The rising incidence of obesity and diabetes coincides with a marked increase in fructose consumption. Fructose consumption is higher in individuals with nonalcoholic fatty liver disease (NAFLD) than in age-matched and body mass index (BMI)-matched controls. Because fructose elicits metabolic perturbations that may be hepatotoxic, we investigated the relationship between fructose consumption and disease severity in NAFLD. We studied 427 adults enrolled in the NASH Clinical Research Network for whom Block food questionnaire data were collected within 3 months of a liver biopsy. Fructose consumption was estimated based on reporting (frequency x amount) of Kool-aid, fruit juices, and nondietary soda intake, expressed as servings per week, and classified into none, minimum to moderate (<7 servings/week), and daily (> or =7 servings/week). The association of fructose intake with metabolic and histological features of NAFLD was analyzed using multiple linear and ordinal logistic regression analyses with and without controlling for other confounding factors. Increased fructose consumption was univariately associated with decreased age (P < 0.0001), male sex (P < 0.0001), hypertriglyceridemia (P < 0.04), low high-density lipoprotein (HDL) cholesterol (<0.0001), decreased serum glucose (P < 0.001), increased calorie intake (P < 0.0001), and hyperuricemia (P < 0.0001). After controlling for age, sex, BMI, and total calorie intake, daily fructose consumption was associated with lower steatosis grade and higher fibrosis stage (P < 0.05 for each). In older adults (age > or = 48 years), daily fructose consumption was associated with increased hepatic inflammation (P < 0.05) and hepatocyte ballooning (P = 0.05).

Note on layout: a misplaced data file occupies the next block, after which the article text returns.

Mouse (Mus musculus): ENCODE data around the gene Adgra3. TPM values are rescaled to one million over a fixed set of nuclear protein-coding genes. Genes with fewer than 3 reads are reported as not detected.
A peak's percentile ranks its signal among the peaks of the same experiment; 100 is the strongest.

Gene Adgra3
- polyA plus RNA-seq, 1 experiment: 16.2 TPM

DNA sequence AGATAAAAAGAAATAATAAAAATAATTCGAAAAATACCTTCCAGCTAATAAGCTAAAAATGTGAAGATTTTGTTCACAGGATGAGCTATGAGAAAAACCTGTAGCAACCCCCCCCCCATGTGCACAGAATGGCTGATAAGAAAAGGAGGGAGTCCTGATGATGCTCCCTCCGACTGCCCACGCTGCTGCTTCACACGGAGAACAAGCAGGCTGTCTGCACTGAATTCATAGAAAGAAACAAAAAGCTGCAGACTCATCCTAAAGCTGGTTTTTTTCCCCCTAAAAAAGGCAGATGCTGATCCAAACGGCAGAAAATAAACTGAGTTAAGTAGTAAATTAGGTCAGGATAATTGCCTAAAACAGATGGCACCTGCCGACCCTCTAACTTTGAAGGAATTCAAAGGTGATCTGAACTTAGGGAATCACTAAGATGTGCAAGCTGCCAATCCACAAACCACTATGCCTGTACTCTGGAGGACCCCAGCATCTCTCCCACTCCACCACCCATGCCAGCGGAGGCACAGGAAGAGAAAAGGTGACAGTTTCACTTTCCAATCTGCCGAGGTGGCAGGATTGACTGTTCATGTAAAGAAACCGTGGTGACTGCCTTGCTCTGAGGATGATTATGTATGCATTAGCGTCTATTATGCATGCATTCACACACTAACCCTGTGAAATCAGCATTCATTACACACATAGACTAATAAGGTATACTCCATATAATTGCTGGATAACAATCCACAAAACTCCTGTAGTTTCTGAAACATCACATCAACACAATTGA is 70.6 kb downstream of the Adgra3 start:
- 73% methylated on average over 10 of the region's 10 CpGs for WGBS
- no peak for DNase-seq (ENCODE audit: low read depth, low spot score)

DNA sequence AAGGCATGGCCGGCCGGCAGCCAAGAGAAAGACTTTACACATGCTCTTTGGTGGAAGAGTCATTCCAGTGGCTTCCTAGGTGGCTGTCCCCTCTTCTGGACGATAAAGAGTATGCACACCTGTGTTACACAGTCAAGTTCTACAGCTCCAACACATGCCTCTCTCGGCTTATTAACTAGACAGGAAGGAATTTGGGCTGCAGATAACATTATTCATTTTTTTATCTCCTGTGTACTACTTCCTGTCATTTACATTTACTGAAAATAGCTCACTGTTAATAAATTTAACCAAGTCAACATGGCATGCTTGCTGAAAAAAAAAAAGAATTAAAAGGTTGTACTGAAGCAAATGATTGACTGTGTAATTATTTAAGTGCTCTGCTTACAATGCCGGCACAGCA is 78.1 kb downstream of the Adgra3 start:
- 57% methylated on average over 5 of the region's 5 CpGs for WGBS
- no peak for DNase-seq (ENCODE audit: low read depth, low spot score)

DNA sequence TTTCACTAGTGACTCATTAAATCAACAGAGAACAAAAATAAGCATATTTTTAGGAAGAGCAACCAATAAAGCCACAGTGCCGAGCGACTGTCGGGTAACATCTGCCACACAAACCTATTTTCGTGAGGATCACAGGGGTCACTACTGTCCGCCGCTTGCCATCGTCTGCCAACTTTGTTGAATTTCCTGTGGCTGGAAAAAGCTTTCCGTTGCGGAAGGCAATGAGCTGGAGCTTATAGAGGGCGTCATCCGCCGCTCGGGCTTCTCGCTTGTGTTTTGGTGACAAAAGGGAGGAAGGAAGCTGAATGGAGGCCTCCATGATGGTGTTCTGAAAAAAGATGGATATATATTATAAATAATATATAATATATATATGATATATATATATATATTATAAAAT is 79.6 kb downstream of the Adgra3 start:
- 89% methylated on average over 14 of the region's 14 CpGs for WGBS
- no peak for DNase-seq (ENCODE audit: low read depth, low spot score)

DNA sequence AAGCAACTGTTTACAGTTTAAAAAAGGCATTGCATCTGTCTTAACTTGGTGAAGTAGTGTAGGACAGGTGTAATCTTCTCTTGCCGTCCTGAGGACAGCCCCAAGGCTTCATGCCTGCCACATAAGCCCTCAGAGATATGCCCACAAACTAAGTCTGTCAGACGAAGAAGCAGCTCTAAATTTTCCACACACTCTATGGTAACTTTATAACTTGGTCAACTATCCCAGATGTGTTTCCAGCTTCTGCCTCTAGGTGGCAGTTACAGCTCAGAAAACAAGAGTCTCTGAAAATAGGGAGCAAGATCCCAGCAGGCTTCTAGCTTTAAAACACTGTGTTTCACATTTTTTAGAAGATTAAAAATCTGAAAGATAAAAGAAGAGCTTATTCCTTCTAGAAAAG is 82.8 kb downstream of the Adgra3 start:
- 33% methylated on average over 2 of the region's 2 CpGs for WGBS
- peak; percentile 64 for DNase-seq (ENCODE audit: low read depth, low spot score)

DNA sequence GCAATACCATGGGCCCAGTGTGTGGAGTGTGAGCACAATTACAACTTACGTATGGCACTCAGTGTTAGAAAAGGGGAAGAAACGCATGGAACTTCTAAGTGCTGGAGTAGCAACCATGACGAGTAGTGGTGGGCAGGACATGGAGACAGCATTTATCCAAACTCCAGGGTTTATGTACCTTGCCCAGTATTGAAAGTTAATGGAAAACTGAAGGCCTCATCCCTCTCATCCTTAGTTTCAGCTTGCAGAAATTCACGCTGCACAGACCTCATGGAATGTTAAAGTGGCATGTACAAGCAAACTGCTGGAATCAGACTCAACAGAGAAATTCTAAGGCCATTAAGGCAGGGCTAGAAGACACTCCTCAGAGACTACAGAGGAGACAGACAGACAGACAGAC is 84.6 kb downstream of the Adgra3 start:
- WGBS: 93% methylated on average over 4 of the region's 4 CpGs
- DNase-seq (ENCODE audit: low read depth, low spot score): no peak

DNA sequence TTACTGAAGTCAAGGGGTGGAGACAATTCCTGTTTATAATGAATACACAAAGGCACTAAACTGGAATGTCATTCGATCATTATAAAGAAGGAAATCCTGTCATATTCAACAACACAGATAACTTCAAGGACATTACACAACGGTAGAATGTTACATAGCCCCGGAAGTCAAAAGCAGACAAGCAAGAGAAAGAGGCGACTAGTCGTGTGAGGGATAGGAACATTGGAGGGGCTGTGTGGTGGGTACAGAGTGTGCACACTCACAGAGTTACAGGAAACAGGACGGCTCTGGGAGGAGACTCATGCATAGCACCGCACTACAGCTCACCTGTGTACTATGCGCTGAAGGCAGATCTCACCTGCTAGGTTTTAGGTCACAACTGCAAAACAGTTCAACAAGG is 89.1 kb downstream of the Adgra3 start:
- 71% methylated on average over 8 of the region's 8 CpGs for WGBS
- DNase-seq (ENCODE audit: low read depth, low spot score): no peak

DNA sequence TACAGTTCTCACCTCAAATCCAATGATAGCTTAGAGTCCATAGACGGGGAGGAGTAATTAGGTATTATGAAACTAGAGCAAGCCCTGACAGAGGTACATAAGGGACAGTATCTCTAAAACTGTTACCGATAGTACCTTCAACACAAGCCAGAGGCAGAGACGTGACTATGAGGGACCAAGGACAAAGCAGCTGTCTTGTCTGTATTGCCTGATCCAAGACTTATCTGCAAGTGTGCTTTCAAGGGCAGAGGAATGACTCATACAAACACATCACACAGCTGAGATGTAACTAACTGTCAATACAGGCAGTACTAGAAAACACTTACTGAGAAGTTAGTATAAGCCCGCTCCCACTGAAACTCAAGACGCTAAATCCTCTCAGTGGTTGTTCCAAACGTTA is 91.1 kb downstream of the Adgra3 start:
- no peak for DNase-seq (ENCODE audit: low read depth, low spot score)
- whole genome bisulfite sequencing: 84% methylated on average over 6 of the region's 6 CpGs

Conclusion: In patients with NAFLD, daily fructose ingestion is associated with reduced hepatic steatosis but increased fibrosis. These results identify a readily modifiable environmental risk factor that may ameliorate disease progression in patients with NAFLD.